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Logo of nihpaAbout Author manuscriptsSubmit a manuscriptHHS Public Access; Author Manuscript; Accepted for publication in peer reviewed journal;
Stem Cells. Author manuscript; available in PMC 2010 June 25.
Published in final edited form as:
PMCID: PMC2892056

Concurrent blockade of α4-integrin and CXCR4 in hematopoietic stem/progenitor cell mobilization

CXCR4 antagonists, such as the small molecule inhibitor AMD3100, mobilize hematopoietic stem/progenitor cells (HSPC) with rapid kinetics, but rather low efficiency, when used alone.1 Mobilization with AMD3100 can be improved several-fold if it is administered as continuous infusion,2 but, in addition to being expensive, this approach may be no more practical than serial G-CSF injection. We have shown that, like AMD3100, blockade of the α4-integrin alone also results in HSPC mobilization in mice, macaques and humans. However, it is of marginally sufficient potency for single-modality mobilization.3;4 As intolerance or resistance to G-CSF may require alternative mobilization regimes, we tested the efficiency of mobilization by a combination of α4-integrin blockade and AMD3100 in macaques and mice. Treatment of a macaque with a 4 mg/kg bolus of AMD3100 increased circulating CD34+ cells from <1/μl to 14/μl within 6 hours (Fig. 1A, left panel). I.v. administration (5 mg/kg) of the anti-functional α4-integrin antibody previously used in humans (natalizumab),3 on its own mobilized 5 CD34+ cells/μl after 48 hours. However, with a subsequent s.c. injection of 4 mg/kg AMD3100 48 hours after the natalizumab treatment, 27 CD34+ cells/μl were in circulation 6 hours later (Fig. 1A, middle panel), i.e. mobilization with the two modalities together was more than additive. Circulating CFU-C were increased accordingly; the frequency of CFU-C among CD34+ cells was approximately 1:10 at all time points. We furthermore demonstrate that, similarly to what we recently showed in mice,2 continuous infusion of AMD3100 of a dose of 10 mg/kg*day resulted in progressive accumulation of markedly higher HSPC numbers than can be mobilized by single-bolus injection (23 CD34+ cells/μl), although peak values may not have been reached after three days (Fig. 1A right panel). To corroborate these observations and to alleviate concerns about off-target effects of anti-functional antibodies, we tested mobilization in a genetic model of α4 deficiency. AMD3100 was injected i.p. at a maximally effective dose of 4 mg/kg,2;5 or by continuous s.c. infusion of 40 mg/kg*day for 5 days.2 α4-deficient mice had the expected high numbers of circulating CFU-C at baseline.6 Injection (Fig. 1B) or infusion (Fig. 1C) of AMD3100 resulted in mobilization of significantly greater numbers of CFU-C in the α4-deficient mice (mobilization of 1,000 CFU-C/ml over baseline with bolus, of 35,000 CFU-C/ml over baseline in infusion-treated animals) than in WT animals (mobilization of 700 and 10,000 CFU-C/ml over baseline for bolus and infusion, respectively), i.e. as in the macaque, mobilization was at least additive. These data have implications from both a practical and a mechanistic standpoint. First, we demonstrate the efficient mobilization by combination of α4- and CXCR4-blockade. In this respect, small-molecule inhibitors of α4-integrin, which were recently tested in mice, thus hold some promise for future clinical studies.7 Second, our data suggest that blockade of α4-integrin and of CXCR4, molecules which were both shown to be important for homeostatic retention of HSPC, mobilize through independent molecular mechanisms. Although additive to synergistic mobilization was also described for treatment with G-CSF+AMD3100,2;5 the mechanism of the co-operative function in this case is not clear and likely a different one. Since the AMD3100 was administered at the end of a 5-day course of G-CSF, the benefit of that combination may rely on the expansion of the target population for AMD3100. In contrast, α4-integrin blockade is not associated with significant proliferation.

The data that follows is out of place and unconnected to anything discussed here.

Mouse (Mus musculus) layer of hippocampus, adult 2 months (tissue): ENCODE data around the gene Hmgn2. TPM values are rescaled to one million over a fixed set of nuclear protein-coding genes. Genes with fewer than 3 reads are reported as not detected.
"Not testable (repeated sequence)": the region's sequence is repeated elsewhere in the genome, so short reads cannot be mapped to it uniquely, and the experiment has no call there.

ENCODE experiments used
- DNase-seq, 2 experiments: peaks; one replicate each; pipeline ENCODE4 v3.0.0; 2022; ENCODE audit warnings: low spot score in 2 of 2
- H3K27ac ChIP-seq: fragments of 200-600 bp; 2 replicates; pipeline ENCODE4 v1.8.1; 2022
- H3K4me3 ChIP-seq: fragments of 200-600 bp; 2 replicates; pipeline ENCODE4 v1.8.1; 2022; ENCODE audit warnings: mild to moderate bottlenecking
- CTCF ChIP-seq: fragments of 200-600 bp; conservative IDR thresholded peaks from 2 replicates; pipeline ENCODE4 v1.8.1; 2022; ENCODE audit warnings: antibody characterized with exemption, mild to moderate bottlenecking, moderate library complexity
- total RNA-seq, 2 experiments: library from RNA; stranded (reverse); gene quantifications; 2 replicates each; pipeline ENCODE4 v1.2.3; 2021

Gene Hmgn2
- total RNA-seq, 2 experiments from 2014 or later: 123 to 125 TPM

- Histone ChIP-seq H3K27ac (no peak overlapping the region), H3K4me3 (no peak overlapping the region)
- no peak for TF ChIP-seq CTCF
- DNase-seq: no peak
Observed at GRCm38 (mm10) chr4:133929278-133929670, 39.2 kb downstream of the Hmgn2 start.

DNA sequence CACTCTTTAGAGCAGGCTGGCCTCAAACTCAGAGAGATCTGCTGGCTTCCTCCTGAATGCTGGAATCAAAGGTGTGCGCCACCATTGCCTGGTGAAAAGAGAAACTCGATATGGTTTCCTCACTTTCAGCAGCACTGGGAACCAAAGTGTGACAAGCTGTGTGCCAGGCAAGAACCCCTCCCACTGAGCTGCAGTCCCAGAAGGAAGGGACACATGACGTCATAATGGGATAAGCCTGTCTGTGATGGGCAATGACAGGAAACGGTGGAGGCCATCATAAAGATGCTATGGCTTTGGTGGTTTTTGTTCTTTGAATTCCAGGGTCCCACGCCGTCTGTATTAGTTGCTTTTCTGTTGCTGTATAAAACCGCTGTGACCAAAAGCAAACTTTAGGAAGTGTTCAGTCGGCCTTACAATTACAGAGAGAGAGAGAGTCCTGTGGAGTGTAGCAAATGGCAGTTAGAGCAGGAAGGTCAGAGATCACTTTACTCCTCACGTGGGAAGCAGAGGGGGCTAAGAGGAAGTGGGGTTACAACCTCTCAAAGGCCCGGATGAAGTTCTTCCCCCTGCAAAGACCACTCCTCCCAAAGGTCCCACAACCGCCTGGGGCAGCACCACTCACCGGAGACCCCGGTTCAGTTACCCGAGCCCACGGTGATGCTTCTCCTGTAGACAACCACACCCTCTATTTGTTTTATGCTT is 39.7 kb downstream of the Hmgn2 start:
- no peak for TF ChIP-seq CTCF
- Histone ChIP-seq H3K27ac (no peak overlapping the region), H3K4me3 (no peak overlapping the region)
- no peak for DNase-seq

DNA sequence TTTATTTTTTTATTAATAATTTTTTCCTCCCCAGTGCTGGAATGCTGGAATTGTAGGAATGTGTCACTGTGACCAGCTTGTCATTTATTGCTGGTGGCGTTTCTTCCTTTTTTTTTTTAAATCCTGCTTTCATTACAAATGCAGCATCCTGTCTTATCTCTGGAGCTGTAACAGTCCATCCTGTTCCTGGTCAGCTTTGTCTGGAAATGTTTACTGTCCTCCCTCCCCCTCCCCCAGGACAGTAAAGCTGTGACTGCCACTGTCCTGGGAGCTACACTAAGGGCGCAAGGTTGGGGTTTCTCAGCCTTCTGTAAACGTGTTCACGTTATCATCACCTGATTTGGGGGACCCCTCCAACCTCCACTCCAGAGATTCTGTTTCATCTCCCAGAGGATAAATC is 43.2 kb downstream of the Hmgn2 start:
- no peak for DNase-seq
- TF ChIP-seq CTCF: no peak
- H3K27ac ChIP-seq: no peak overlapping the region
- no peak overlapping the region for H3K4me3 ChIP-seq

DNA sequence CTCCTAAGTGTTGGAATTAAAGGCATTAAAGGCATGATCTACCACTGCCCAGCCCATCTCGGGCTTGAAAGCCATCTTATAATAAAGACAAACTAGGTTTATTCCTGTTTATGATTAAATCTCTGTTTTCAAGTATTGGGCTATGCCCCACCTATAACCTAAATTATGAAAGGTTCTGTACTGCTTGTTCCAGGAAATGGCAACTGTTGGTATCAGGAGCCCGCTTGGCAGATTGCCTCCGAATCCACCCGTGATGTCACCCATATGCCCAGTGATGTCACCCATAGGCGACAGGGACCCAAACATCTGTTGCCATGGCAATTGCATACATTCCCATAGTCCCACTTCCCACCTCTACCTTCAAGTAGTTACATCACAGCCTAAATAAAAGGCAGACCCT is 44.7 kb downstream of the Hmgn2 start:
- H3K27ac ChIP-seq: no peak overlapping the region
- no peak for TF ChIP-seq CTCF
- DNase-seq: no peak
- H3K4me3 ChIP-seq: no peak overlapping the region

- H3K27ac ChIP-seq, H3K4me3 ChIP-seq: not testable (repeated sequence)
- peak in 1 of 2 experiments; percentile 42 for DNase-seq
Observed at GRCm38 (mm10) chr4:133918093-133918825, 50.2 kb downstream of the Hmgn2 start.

Figure 1
Mobilization by α4- and CXCR4-blockade


Funding: Deutsche Krebshilfe (HB), NIH (KHC: DK077864-02, HPK: HL53750, AI061839, HL53750, TP: HL58734)


Author contribution summary:

HB Conception and design, Financial support, Collection and/or assembly of data, Data analysis and interpretation, Manuscript writing, Final approval of manuscript

KLW Conception and design, Collection and/or assembly of data, Final approval of manuscript

KHC Collection and/or assembly of data, Final approval of manuscript

HPK Financial support, Provision of study material or patients, Final approval of manuscript

TP Conception and design, Financial support, Data analysis and interpretation, Manuscript writing, Final approval of manuscript

Reference List

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